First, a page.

It’s been a bad year. Last week was an especially bad week in 2017, both for me as a city priestess and for justice in the world in general. First, four people died in a workplace shooting in San Francisco. Then the verdict for the death of Philando Castile came in with an acquittal. For those unfamiliar with the story, a police officer was caught on camera shooting Castile at point blank range during a traffic stop prompted by a broken tail light. This tragedy happened in front of his wife and child while he was in the process of attempting to obey the law. There have been protests in one city and grieving and fundraising in the other. Both are necessary during these times of crisis.
As a city priestess, my role falls in the strange in-betweens. I had to talk to the dead men – even the shooter. The city spirit in San Francisco demanded it. I gave them all a last night together with me, out in the city with friends, to spread some healing, and told the three victims at the end of the night to go be with their families since I sensed that only one had done much preparation for death. Their loved ones needed guidance from them. The shooter I gave to Anubis; it’s tempting to act as a judge in those cases, but it’s just not my role.
I am too far away and have never filled a sacred role in Saint Paul, but grief and pain are experiences I understand. They can be cathartic for awhile, but cathartic can quickly become emetic, and left unbalanced can lead to a relenteless spewing of chaos. Both San Francisco and Saint Paul are filled with grief, pain, confusion, and a sense of rage at the utter ineffable unfairness that we so often mislabel as fate.
For these situations, there is ritual, to fill the emotional cracks our social rules and mores can’t. The city priestess role isn’t one of serving deity, it’s one of serving all the beings that build the microorganism/microclimate in which you also receive sustenance. Administration and prescription of ritual is a routine part of this work. Mass emotional states are a barometer to watch. Solutions aren’t provided so much as they are created – the tradition of a city priestess disappeared after ancient Rome fell, and those of us called to do it don’t really have manuals on it written for the modern day.
Given the pain I’m feeling from my friends in Minnesota and that I’m sensing just walking the streets in San Francisco, and seeing the way multiple friends locally had direct connections to the victims, ritual prescription is in order. Something that allows the purge – and then allows an equilbrium to be restored.
All you need is water, and ground.
Ritual of Grief and Equilibrium
I’ve gotten less picky about what deities you call for what these days – it’s more important that you have a relationship where they answer than it is that you pick the right one. Many of my coaching clients fall on the Catholic spectrum, so the line between god and saint has blurred significantly for me. I’ve met not quite as many saints as I have gods at this point; they don’t feel the same but they don’t feel fictional to me either. Call who you speak to most; if it’s a healthy relationship, that being will have an interest in how you feel.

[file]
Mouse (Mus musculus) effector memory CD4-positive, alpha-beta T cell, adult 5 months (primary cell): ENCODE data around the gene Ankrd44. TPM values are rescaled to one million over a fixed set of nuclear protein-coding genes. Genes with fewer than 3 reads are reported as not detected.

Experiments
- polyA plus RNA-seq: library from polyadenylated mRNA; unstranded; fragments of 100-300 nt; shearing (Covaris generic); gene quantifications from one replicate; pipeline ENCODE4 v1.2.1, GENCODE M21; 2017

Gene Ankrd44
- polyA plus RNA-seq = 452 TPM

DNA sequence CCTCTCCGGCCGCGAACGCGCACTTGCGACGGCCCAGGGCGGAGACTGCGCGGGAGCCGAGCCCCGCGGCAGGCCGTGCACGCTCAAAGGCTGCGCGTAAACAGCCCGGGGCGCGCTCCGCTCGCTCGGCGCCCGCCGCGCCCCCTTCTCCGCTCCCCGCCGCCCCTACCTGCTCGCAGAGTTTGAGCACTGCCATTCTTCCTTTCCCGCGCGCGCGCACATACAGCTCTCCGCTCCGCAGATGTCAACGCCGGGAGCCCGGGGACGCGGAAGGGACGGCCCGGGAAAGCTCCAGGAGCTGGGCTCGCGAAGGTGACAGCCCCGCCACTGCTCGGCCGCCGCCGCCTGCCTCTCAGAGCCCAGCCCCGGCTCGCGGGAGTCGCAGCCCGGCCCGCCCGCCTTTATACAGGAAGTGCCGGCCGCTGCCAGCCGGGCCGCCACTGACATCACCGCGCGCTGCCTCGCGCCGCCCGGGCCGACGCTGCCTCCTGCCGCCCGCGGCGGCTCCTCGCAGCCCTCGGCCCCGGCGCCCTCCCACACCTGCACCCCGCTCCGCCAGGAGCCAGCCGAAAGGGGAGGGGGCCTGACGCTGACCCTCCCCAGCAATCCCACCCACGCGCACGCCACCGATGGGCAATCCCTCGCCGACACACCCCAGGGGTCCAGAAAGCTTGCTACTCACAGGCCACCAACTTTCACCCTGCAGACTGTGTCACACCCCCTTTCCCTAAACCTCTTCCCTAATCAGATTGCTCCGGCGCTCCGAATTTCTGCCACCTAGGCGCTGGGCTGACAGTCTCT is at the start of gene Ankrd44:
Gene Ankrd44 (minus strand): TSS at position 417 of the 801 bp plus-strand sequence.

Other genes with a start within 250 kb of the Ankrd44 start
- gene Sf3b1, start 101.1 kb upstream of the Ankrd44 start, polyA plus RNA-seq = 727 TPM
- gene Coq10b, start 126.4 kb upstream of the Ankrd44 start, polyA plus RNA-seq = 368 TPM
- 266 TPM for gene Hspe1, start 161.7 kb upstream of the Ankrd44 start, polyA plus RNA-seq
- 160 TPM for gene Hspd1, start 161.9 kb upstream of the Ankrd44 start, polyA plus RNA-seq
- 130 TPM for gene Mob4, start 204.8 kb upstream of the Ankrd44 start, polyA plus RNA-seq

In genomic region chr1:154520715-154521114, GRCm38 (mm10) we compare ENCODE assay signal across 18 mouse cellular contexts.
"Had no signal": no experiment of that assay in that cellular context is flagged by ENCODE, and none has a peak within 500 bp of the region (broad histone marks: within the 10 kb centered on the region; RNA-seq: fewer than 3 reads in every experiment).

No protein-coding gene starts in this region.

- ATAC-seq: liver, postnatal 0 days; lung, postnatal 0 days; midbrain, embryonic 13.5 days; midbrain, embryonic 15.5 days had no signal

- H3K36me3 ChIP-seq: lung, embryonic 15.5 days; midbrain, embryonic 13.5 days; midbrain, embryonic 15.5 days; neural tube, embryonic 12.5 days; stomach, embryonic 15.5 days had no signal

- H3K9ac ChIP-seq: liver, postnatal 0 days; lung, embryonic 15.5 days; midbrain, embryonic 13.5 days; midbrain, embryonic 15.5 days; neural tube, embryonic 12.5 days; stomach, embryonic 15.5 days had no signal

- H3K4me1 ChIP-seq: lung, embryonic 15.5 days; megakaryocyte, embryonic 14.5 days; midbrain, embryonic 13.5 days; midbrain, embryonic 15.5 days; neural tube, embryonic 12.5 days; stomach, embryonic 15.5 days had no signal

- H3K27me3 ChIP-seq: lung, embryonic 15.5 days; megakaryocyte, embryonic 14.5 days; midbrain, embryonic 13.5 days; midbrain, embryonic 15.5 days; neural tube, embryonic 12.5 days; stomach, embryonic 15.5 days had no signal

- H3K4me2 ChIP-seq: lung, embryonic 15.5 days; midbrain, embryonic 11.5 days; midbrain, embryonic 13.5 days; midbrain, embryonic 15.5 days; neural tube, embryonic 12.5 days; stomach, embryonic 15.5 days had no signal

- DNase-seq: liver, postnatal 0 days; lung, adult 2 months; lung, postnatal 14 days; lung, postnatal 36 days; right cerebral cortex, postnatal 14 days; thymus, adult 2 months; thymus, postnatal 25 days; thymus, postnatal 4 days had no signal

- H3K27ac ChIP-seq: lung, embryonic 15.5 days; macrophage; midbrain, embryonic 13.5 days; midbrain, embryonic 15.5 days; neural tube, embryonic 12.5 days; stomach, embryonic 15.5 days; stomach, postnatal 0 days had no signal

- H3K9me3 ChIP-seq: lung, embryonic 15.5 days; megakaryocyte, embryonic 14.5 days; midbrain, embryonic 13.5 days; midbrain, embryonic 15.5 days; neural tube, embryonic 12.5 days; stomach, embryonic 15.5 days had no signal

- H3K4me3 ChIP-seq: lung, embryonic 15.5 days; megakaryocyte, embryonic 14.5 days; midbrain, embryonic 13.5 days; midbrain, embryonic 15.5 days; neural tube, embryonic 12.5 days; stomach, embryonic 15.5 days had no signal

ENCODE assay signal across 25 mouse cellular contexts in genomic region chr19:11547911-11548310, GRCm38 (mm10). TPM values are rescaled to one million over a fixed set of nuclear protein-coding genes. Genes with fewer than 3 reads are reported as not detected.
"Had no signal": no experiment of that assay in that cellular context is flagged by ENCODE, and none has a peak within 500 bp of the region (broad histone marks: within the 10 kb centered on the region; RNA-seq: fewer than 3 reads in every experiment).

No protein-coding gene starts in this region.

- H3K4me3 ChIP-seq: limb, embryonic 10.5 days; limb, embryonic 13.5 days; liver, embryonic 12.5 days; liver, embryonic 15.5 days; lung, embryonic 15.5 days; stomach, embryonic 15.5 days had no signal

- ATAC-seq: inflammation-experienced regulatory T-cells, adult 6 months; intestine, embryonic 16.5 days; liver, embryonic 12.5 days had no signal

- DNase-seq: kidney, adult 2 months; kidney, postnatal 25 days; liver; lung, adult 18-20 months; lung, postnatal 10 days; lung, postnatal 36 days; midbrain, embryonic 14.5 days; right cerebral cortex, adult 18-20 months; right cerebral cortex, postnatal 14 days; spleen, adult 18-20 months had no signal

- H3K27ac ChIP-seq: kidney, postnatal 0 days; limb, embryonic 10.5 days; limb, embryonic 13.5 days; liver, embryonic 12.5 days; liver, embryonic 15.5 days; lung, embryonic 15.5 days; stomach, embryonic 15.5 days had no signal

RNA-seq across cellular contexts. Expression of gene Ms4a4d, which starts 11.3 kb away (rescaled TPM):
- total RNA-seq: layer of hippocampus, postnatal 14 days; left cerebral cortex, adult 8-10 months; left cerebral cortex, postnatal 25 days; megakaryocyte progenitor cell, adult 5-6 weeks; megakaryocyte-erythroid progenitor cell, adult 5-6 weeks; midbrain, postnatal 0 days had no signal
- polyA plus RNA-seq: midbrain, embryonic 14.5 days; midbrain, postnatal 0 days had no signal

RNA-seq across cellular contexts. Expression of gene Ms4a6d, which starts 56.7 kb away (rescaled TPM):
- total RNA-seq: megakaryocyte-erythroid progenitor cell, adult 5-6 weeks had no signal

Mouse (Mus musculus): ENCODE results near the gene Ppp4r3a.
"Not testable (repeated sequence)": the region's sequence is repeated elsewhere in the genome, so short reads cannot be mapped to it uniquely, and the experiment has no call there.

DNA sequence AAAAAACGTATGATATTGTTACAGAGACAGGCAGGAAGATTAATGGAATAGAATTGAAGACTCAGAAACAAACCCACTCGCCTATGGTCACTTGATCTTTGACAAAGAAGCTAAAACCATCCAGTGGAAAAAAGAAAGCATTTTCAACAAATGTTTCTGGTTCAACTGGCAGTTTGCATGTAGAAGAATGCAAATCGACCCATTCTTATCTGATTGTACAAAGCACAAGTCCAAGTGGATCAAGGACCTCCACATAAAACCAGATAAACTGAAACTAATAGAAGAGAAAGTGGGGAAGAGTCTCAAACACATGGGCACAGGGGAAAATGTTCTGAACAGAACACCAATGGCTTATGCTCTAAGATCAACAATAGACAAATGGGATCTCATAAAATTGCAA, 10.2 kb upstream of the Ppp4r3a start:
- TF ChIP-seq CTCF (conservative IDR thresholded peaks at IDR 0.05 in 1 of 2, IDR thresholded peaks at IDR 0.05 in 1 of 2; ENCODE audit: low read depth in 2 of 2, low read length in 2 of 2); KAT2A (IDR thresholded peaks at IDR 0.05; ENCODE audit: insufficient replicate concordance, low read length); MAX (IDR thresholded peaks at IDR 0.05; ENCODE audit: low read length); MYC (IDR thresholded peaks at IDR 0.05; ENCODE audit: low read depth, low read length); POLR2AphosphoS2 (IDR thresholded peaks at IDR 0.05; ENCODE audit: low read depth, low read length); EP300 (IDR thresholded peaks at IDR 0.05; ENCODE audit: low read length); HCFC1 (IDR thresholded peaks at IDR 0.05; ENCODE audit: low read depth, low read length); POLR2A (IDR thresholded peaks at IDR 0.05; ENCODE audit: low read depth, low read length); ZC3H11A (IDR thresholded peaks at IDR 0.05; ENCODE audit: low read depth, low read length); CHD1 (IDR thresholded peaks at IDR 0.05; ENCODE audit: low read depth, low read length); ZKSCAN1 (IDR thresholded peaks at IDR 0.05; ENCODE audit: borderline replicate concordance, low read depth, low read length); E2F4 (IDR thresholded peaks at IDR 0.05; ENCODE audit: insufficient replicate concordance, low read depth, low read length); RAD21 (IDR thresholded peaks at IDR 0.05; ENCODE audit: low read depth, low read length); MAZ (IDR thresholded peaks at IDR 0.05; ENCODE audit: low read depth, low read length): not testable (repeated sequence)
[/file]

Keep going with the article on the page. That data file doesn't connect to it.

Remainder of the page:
Go outside – a private space, a public space, a parking lot, it doesn’t matter. Take your water bottle or bowl of water and poor out a splash of water, calling out the names of the slain slowly, thoughtfully, one at a time. Reserve half the water. After you call each one out, pause. Gather that emotional energy – go as far into the hidden layers of emotion that you can access. (For many of us we won’t be able to get all the way down there.) Let that emotion out, ejecting as much energy as you can. Yell, grunt, speak a single word or phrase – release that energy. After you have honored each person, drink the remaining water. Do so in a slow, deliberate manner. You are calling that water that connects all life to rebalance you – to gather the remaining pain from your body, flush the excess and give you the rest to draw on in your own magical and/or practical work.
Now, after consuming the water, sit with yourself. Wait and see what predominant emotion sits with you. Your direction comes from that emotion. While, as Anansi on American Gods says, “Angry gets shit done,” other emotions can call other also useful actions into being. You may feel sadness – this is a call to either focus on your own healing, or to find ways to extend healing energy to what is near you. If you feel relief (and you may feel some consequent guilt) then honor that relief by letting go of something physical to pair with the mental/emotional burden you were carrying. If you feel confused, you may want to pursue a meditation practice the next week with clarity as your goal. Be with your emotions. Feel them. Release them, look at what remains, and make a plan to act on them. Equilibrium is established when we follow our own heart and can recognize that the way we feel is meant to change.
Before you go to bed, pour out one more bowl or bottle of water for the spirit of your community. You have centered yourself – send some rebalance into it as well.
This ritual is an act of connection, to help you link to your feelings instead of fighting them. Let those feelings act as guides, but not as final decision makers. There are many jobs to do in a city and in a society, not just one. Some must protest. Others must triage. Others must create.